No one likes feeling taken for granted. Whether it’s sales assistants who are too busy chatting to one another to help, a B2B account manager who appears to be fobbing you off, or a brand not responding to your query on social media, the perception that a business doesn’t care about you as an individual is deeply off-putting.
This is because, whether we’re conscious of it or not, feelings are what drive our purchasing decisions, brand preference and customer loyalty. When we don’t feel like we’re important to a business or, even worse, are offended by them, we’re likely to avoid them in future.
The key is to develop a customer-first culture among customer and client-facing employees. Communicate your business’ goals so that workers can connect what they’re doing to why they’re doing it. Allowing employees to see the bigger picture, and how their contribution fits into it, encourages buy-in. Involved employees are more likely to understand and uphold your company’s mission and values.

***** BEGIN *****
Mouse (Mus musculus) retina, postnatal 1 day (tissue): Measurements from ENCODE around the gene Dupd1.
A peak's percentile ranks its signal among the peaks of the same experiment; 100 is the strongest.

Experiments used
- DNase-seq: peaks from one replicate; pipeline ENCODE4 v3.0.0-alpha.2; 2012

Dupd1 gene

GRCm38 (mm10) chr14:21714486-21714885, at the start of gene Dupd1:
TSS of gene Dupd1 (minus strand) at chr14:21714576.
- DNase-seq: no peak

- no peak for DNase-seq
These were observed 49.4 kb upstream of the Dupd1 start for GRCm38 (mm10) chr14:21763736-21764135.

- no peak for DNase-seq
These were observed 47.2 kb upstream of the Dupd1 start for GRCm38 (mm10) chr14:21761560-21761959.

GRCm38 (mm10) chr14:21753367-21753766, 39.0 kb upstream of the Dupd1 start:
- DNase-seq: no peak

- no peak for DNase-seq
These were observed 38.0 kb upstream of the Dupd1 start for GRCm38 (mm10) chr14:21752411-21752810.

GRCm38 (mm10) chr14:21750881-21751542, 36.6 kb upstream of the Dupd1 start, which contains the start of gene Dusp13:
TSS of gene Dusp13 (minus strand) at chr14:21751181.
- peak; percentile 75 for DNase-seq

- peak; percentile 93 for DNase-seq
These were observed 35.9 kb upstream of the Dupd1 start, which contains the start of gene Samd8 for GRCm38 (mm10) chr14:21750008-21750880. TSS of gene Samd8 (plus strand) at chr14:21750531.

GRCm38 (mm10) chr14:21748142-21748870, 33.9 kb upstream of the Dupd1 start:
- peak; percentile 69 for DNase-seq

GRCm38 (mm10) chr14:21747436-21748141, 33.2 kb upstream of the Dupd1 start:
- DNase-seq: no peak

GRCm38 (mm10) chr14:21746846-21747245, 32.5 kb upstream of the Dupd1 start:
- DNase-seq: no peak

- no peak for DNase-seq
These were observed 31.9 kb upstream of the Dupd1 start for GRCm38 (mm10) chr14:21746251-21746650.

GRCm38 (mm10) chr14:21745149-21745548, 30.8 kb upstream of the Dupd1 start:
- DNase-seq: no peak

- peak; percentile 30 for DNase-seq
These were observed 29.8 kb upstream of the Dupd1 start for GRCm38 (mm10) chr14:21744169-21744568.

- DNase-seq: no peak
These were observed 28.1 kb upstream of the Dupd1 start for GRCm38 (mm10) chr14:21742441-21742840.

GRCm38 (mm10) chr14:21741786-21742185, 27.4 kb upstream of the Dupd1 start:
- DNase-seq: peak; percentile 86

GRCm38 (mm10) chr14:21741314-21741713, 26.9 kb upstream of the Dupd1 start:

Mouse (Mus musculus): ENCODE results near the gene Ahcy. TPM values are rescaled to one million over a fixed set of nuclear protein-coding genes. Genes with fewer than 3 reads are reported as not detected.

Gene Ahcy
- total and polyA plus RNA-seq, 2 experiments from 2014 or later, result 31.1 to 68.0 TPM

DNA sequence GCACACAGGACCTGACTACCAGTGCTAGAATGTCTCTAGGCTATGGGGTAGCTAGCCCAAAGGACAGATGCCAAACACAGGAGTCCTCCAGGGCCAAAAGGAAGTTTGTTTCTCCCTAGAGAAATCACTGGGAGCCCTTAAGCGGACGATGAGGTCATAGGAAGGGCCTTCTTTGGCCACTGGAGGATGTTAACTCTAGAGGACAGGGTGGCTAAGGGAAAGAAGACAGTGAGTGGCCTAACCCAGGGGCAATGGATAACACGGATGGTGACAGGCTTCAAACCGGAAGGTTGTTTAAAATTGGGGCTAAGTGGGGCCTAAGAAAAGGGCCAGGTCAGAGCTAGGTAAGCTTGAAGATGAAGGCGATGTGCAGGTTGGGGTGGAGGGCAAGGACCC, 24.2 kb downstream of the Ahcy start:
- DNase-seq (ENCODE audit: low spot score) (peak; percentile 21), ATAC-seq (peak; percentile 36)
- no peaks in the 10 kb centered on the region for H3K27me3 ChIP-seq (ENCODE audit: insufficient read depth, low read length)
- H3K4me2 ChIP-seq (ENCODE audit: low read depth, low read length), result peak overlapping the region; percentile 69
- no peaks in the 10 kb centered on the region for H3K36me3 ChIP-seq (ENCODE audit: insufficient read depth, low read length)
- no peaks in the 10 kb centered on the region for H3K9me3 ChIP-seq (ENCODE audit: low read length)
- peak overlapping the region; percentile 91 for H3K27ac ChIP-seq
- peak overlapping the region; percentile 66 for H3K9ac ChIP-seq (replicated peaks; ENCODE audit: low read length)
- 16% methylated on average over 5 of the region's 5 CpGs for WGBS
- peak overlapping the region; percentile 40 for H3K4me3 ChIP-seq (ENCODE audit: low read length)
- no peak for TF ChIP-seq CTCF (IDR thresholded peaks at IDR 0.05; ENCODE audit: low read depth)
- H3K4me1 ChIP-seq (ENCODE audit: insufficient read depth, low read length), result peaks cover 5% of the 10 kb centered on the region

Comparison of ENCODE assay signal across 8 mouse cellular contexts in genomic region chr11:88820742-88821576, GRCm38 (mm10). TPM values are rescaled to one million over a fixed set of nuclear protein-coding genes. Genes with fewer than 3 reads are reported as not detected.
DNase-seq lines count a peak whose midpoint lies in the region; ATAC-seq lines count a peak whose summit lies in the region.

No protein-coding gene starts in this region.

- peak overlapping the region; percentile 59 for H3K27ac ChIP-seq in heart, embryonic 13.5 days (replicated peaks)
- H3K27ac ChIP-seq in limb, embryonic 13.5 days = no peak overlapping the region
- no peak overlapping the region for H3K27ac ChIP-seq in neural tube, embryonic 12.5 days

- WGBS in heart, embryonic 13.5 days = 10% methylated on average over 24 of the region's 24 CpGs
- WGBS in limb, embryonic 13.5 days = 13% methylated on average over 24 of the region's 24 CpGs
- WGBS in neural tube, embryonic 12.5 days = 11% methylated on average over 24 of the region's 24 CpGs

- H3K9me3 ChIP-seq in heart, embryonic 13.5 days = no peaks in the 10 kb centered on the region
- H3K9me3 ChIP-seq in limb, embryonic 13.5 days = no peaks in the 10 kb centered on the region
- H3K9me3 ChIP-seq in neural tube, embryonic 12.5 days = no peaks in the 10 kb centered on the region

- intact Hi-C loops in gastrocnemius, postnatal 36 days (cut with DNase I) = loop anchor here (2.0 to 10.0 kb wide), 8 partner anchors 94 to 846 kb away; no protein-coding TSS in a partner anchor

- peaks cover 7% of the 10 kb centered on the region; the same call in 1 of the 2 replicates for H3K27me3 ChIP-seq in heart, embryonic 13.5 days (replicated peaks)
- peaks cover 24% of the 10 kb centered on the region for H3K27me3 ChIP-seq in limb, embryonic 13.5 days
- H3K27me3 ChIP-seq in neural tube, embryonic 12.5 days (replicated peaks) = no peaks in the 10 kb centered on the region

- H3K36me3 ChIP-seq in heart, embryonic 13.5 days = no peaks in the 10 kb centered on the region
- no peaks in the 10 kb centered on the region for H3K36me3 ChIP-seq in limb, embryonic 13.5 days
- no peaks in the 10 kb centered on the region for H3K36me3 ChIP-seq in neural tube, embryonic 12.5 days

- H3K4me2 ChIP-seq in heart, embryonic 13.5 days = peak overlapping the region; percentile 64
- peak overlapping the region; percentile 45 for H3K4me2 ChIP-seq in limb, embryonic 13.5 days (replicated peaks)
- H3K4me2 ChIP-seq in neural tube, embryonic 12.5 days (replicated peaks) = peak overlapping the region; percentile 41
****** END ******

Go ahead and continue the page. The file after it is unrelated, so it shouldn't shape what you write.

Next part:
Wear your heart on your sleeve
A brand must be perceived as reliable, respectful and real. These 3 R’s of Authenticity provide a clear, data-based formula for achieving a higher level of authenticity for a brand, which will in turn, generate benefits for the brand and its business
Lynn Fisher, Cohn & Wolfe (publishers of the Authentic 100 list)
Authenticity is about being perceived as open and honest – is what will differentiate your brand and make your messages memorable. Sincerity is a powerful quality that creates trust amongst today’s cynical consumers.